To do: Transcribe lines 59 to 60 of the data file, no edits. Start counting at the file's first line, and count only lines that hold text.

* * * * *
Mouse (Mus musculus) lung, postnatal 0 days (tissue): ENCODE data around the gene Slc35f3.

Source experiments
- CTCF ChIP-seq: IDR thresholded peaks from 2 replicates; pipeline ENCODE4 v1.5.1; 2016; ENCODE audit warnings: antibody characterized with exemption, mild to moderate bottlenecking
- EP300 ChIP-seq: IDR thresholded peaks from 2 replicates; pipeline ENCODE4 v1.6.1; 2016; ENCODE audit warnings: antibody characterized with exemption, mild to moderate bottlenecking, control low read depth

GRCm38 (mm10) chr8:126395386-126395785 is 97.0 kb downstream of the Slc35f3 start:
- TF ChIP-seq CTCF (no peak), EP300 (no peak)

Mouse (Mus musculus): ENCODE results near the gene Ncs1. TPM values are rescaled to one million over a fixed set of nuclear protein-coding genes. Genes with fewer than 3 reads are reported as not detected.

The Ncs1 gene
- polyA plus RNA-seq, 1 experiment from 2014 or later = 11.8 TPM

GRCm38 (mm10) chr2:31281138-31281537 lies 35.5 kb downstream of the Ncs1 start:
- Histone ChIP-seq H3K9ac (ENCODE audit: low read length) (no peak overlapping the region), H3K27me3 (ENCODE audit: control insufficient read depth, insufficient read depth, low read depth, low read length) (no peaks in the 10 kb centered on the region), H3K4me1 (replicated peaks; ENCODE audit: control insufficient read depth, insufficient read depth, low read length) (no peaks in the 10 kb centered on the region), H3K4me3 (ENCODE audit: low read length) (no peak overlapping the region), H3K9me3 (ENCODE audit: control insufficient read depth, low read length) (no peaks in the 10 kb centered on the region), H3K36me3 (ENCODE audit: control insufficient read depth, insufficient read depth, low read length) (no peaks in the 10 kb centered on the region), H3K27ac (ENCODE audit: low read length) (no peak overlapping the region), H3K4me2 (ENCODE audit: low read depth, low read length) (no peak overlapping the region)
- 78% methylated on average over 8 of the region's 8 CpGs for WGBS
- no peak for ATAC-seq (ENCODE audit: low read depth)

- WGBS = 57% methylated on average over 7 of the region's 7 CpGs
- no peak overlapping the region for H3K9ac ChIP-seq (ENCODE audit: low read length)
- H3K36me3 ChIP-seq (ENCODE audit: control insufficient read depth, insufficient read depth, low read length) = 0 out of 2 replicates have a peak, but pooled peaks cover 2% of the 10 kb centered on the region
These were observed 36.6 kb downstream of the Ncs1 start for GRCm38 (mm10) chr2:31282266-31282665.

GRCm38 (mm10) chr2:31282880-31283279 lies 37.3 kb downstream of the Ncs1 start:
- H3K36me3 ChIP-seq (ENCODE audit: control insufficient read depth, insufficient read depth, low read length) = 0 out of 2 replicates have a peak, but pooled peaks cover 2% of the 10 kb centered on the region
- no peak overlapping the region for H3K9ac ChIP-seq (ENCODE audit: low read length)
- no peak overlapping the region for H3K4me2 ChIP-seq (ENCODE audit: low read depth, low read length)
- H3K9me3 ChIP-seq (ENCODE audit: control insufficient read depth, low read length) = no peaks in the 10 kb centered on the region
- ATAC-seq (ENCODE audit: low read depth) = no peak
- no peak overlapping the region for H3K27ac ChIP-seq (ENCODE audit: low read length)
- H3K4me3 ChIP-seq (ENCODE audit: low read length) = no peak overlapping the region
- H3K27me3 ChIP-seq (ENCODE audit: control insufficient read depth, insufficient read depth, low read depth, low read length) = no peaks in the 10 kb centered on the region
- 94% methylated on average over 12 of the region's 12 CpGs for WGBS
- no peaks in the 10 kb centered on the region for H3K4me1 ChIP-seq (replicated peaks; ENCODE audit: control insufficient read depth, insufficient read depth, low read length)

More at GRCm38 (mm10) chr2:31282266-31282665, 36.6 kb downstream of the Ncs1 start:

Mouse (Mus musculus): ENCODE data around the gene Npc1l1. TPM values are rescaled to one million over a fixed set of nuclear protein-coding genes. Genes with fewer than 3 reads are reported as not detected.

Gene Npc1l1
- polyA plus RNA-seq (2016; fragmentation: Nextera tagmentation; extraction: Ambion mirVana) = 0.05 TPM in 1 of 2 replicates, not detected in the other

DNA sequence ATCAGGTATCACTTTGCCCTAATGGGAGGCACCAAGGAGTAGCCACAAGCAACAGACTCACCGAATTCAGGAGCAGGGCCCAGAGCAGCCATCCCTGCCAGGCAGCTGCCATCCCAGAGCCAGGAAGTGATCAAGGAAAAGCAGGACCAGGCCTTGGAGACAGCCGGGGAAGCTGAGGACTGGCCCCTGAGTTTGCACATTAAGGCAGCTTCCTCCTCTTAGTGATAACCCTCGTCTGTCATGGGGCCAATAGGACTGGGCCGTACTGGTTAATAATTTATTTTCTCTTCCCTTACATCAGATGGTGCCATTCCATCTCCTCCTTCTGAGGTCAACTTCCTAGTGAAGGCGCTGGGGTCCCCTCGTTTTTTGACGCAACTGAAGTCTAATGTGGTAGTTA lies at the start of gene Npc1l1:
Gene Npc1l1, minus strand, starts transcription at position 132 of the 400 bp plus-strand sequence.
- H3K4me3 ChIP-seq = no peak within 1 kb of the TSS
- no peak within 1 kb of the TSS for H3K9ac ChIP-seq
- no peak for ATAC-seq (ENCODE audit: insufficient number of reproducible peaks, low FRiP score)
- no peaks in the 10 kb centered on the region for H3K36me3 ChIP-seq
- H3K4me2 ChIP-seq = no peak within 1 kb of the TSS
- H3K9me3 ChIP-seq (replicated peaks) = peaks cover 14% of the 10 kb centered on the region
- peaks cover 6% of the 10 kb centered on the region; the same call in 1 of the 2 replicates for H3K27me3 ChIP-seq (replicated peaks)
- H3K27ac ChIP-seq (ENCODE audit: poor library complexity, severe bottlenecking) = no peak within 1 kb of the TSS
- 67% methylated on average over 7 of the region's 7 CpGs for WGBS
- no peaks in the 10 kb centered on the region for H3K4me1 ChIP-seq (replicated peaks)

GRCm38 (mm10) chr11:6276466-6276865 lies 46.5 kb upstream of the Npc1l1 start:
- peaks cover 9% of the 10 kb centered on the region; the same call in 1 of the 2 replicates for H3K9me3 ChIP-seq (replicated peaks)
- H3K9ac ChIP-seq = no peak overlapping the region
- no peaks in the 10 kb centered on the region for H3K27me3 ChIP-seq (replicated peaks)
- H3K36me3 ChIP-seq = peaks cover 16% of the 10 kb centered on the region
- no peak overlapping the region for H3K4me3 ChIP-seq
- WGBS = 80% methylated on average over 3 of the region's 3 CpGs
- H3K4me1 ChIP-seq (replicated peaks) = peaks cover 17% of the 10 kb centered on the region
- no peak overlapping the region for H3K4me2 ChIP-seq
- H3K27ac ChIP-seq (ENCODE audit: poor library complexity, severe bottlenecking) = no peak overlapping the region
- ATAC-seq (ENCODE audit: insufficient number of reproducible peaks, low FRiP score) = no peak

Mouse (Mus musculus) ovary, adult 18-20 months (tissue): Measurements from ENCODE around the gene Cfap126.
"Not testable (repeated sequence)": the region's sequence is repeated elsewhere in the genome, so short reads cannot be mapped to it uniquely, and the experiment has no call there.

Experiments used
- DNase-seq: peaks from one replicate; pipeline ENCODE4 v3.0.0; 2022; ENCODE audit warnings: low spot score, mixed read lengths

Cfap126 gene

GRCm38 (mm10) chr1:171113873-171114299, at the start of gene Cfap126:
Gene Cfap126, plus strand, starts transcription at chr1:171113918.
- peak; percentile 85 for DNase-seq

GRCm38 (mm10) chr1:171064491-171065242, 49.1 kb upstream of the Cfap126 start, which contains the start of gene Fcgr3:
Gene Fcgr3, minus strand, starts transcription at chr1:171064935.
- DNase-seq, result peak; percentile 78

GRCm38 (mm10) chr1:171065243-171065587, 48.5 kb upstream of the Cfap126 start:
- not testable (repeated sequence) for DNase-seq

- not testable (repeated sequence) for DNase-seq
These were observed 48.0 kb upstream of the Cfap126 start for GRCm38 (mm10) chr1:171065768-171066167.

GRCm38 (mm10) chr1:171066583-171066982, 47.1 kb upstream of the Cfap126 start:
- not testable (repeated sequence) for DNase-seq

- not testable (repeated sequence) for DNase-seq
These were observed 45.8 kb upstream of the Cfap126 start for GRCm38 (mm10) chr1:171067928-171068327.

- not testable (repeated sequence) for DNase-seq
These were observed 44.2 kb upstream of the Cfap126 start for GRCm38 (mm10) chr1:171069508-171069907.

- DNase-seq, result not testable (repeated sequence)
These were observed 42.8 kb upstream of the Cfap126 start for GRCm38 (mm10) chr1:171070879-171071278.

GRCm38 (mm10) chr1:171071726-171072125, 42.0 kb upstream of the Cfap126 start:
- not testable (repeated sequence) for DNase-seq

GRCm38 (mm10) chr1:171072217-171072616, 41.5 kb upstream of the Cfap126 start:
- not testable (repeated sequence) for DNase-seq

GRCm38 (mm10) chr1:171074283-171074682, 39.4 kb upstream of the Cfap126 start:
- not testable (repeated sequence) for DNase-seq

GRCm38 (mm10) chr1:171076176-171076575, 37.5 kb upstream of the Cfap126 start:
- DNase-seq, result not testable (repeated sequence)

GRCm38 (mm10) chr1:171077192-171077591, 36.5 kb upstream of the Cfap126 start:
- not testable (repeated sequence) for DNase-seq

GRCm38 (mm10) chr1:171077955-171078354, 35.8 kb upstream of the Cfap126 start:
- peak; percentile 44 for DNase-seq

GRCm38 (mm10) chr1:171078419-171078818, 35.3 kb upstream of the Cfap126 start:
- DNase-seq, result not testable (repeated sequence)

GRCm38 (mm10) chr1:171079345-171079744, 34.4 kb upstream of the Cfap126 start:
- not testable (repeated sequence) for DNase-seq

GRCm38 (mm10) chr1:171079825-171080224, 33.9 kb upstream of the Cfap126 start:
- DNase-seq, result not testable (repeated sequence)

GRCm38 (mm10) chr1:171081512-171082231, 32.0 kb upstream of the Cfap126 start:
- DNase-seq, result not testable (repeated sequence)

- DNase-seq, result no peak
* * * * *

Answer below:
- DNase-seq: peaks from one replicate; pipeline ENCODE4 v3.0.0; 2022; ENCODE audit warnings: low spot score, mixed read lengths

Cfap126 gene